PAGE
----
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Please forward this error screen to 216. School Museum in Reckahn, Brandenburg an der Havel quoting Mark 10:14 at the entrance. The Prussian education system refers to the system of education established in Prussia as a result of educational reforms in the late 18th and early 19th century, which has had widespread influence since. The basic foundations of a generic Prussian primary education system were laid out by Frederick the Great with his Generallandschulreglement, a decree of 1763, authored by Johann Julius Hecker. The Prussian system consisted of an eight-year course of primary education, called Volksschule. Construction of schools received some state support, but they were often built on private initiative. Friedrich Eberhard von Rochow, a member of the local gentry and former cavalry officer in Reckahn, Brandenburg, installed such a school.
The overall system was soon widely admired for its efficiency and reduction of illiteracy, and served as a model for the education systems in other German states and a number of other countries, including Japan and the United States. Major drivers for improved education in Prussia since the 18th century had a background in the middle and upper middle strata of society and were pioneered by the Bildungsbürgertum. The system’s proponents overcame such resistance with the help of foreign pressure and internal failures, after the defeat of Prussia in the early stages of the Napoleonic Wars. In 1807 Johann Gottlieb Fichte had urged a new form of education in his Addresses to the German Nation. Various German national movement leaders engaged themselves in educational reform. Pietism, a reformist group within Lutheranism, forged a political alliance with the King of Prussia based on a mutual interest in breaking the dominance of the Lutheran state church. Prussia was able to leverage the Protestant Church as a partner and ally in the setup of its educational system.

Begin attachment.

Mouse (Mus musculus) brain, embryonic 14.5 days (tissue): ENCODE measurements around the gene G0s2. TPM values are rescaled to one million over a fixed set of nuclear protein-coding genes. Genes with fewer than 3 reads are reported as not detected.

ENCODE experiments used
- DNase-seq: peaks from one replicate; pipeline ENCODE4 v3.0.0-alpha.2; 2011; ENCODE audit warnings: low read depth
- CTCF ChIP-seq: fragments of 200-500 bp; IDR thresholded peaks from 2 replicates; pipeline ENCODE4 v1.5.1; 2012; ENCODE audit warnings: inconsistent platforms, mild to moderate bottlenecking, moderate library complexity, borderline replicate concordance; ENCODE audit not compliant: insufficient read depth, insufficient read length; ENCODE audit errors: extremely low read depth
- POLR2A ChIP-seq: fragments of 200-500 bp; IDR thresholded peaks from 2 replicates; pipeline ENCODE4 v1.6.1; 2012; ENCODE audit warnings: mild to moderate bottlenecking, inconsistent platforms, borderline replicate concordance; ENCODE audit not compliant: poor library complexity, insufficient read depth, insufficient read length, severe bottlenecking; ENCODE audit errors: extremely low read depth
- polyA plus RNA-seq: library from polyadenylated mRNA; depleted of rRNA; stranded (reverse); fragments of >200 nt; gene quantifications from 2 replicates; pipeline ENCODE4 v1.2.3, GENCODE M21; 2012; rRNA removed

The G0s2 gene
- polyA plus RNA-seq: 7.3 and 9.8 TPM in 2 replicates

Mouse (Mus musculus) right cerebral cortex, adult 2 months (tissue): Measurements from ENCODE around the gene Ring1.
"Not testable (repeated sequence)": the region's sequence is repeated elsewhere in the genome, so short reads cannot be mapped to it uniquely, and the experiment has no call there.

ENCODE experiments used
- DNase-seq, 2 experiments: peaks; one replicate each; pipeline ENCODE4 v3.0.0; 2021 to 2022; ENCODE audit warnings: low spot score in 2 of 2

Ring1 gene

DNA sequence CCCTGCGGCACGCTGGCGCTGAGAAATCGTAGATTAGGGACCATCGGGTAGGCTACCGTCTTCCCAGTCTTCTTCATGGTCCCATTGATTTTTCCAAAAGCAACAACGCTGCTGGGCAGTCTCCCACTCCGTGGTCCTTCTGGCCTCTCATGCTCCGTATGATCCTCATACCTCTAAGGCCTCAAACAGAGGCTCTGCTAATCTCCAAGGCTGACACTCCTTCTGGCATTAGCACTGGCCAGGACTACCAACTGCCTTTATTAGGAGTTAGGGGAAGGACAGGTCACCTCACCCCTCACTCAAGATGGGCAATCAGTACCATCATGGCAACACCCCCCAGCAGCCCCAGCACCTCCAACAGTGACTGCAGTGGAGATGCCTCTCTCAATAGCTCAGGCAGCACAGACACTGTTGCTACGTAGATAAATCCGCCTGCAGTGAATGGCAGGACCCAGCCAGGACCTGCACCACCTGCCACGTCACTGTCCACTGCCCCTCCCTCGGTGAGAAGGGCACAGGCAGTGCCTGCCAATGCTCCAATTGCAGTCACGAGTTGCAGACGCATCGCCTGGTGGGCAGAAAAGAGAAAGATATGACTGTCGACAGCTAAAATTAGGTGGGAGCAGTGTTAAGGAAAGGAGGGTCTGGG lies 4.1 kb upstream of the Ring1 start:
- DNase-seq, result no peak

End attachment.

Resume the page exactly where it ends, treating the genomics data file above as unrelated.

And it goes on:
Prussian ministers, particularly Karl Abraham Freiherr von Zedlitz, sought to introduce a more centralized, uniform system administered by the state during the 18th century. Generations of Prussian and also German teachers, who in the 18th century often had no formal education and in the very beginning often were untrained former petty officers, tried to gain more academic recognition, training and better pay and played an important role in various protest and reform movements throughout the 19th and into the 20th century. 18th and 19th century Enlightenment ideals of teachers educating the nation about its most sacred and important issues. State-oriented mass educational systems were instituted in the 19th century in the rest of Europe. They have become an indispensable component of modern nation-states.